There are very few likely events in Earth’s future more dangerous to life on our planet than the possible collision of a massive asteroid. Even an Earthbound object only a few hundred meters in diameter could cause significant damage to an area interrupting power supplies, destroying necessary infrastructure, and affecting the lives of millions in the process. But the European Space Agency’s ambitious Don Quijote plan is designed to impact significantly larger targets heading toward Earth.
The project involves launching a massive spacecraft into orbit around the planet and then having it wait there in orbit until a significantly dangerous target (an asteroid) is seen by NASA or astronomers on the ground. Once the object is spotted, the spacecraft is remotely started by ground control and set to launch into the target. A small observation probe is launched at the asteroid and it matches the object’s speed, orbiting it directly and sending back information on its mass, its density, its shape, and its general speed as it hurtles toward Earth. From that point personnel can study the best course of action and launch the Don Quijote at the rock. But launching any ordinary spacecraft at an incoming asteroid would likely barely impact the incoming rock, so this one is to be specially designed to have as much mass as possible and achieve the exact speed necessary.
The amount of damage an object hitting another object can do is largely dependent on the amount of mass the striking object has coupled with its speed. There are other factors involved, such as the integrity of the object’s structure. For example, a water balloon will barely hold together if throwing it at another object. On the other hand a frozen water balloon has significantly more structural integrity and would have a much larger impact – quite literally.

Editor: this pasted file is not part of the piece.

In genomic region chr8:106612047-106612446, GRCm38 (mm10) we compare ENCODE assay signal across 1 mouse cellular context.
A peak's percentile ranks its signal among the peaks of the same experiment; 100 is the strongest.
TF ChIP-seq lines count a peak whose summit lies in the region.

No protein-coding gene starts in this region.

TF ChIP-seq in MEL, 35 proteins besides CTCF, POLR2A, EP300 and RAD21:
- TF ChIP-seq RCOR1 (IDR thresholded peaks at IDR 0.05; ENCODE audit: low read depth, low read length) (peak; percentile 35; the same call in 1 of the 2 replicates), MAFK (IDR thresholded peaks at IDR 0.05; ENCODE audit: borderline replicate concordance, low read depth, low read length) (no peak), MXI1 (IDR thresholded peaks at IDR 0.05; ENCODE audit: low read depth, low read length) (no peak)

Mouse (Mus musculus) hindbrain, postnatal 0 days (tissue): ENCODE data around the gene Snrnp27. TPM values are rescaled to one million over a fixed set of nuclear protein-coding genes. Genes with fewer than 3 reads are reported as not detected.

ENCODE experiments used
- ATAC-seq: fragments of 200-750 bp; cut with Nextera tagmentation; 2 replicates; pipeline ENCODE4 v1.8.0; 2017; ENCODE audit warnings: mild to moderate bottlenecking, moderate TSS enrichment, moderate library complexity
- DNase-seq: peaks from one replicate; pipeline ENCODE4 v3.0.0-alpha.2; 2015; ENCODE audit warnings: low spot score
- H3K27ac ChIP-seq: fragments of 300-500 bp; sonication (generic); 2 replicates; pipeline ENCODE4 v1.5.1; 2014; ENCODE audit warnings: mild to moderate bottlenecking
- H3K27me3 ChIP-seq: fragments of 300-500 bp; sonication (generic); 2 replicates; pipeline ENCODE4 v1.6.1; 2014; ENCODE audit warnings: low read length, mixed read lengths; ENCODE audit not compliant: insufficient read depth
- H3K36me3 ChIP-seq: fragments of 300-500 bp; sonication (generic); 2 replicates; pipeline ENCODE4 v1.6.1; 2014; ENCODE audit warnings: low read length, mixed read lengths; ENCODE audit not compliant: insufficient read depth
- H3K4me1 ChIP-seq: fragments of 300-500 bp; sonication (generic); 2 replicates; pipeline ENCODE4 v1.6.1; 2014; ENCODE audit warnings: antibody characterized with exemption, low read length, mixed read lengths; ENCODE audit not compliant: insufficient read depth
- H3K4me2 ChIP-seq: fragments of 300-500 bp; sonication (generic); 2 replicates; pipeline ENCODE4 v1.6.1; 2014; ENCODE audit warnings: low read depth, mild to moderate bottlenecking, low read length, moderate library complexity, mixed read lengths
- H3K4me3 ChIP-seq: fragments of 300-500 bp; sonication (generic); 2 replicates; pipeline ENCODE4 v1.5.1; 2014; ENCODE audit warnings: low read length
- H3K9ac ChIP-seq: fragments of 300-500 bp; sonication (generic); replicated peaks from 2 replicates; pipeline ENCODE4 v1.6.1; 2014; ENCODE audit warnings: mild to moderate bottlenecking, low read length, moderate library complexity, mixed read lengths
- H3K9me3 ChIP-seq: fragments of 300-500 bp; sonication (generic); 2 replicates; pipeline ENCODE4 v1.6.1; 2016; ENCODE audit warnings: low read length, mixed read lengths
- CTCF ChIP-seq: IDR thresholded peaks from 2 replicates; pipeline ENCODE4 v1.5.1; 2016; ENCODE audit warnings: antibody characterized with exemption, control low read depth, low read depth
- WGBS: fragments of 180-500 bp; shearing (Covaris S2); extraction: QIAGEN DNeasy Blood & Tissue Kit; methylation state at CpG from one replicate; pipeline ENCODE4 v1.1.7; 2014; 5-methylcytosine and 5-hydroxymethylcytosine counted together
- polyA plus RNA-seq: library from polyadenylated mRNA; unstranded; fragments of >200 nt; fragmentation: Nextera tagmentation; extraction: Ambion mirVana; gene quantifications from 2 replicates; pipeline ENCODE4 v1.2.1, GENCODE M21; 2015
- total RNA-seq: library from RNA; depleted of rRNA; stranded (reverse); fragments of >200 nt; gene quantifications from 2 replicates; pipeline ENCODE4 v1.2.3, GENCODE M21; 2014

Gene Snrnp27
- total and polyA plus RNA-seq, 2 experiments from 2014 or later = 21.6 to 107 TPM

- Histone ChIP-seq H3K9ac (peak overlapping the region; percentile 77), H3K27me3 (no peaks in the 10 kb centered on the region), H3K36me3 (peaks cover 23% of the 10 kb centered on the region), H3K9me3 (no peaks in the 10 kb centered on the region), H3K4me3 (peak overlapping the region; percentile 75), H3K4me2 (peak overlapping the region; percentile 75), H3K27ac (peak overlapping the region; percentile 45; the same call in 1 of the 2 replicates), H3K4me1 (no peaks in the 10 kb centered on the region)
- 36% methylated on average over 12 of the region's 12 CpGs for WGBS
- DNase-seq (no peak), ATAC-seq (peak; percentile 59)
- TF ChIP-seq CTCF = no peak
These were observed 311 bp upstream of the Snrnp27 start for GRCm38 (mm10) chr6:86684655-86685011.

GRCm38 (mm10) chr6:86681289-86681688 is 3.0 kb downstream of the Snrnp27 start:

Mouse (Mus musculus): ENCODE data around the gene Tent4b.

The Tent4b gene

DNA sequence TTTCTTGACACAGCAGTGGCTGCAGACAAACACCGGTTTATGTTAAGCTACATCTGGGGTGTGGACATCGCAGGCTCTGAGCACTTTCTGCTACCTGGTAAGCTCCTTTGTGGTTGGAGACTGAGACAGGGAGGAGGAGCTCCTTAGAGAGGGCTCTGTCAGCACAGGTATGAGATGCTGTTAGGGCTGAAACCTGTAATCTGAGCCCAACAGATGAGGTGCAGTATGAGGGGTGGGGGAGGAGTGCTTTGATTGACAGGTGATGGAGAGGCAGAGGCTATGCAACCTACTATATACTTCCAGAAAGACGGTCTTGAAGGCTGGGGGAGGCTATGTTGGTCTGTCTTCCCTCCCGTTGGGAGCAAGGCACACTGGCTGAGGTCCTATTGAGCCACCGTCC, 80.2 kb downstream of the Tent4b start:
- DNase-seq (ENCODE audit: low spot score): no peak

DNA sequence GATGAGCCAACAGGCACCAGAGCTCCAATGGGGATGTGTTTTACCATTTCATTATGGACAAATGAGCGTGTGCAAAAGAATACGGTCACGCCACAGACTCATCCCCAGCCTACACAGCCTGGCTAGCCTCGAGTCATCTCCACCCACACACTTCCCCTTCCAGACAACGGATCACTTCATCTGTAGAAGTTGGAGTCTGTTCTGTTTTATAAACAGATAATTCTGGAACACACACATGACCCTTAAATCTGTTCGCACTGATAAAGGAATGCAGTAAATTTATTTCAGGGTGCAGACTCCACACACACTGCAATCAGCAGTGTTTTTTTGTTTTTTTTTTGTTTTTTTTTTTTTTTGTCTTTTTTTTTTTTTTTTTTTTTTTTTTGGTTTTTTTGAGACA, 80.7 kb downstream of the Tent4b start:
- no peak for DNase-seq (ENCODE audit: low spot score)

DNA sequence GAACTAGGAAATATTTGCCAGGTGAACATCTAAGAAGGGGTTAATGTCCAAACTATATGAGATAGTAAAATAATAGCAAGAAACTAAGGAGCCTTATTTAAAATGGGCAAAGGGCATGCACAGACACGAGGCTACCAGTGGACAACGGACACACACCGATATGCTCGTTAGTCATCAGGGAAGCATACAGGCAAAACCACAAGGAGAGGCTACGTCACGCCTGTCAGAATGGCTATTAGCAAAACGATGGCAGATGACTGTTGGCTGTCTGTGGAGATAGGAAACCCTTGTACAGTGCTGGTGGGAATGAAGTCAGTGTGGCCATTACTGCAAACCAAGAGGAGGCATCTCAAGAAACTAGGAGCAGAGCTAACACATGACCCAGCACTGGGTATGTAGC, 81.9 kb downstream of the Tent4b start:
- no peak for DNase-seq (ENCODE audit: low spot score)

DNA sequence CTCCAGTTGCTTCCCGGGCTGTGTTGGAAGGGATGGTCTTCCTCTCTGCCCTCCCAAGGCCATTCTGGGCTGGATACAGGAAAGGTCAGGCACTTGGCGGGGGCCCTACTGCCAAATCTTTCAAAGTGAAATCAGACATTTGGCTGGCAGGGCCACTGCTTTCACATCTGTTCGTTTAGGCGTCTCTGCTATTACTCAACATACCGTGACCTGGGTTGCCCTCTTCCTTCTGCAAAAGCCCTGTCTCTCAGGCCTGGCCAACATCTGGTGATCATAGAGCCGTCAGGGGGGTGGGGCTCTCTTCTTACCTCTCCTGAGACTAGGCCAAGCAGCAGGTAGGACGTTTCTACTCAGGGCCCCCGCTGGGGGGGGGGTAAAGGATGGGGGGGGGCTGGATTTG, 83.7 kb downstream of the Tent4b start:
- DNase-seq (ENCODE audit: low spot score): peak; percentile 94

But is the Don Quijote project overly ambitious? Are we looking at a project that would cost more than it was worth? In the past 100 years we have been made aware of several objects that came dangerously close to Earth, but did not impact it. And as we continue to look into the heavens the psychological effect of knowing most Earthbound objects can be deflected would be of immeasurable comfort to some. But how likely is it really? The answer may surprise you.
Every year asteroids measuring between five and ten meters enter our atmosphere. While a rock of a similar size would be safe standing still on the ground, the incredible speed of these objects often explodes with as much force as the atomic bomb dropped on Hiroshima, little boy. If such an object were to survive its descent and hit an area of land the size of a small town it could wipe it out with the force of fifteen thousand tons of TNT, although this is generally considered unlikely.
But go down the timeline 800 years and you’ll find a likely candidate in the future that should be watched and prepared for. A massive asteroid measuring just over a kilometer in size – 1950DA is a very real possibility for impact if it is not deflected or destroyed before then. Of course in 800 years, science may consider the object no problem at all.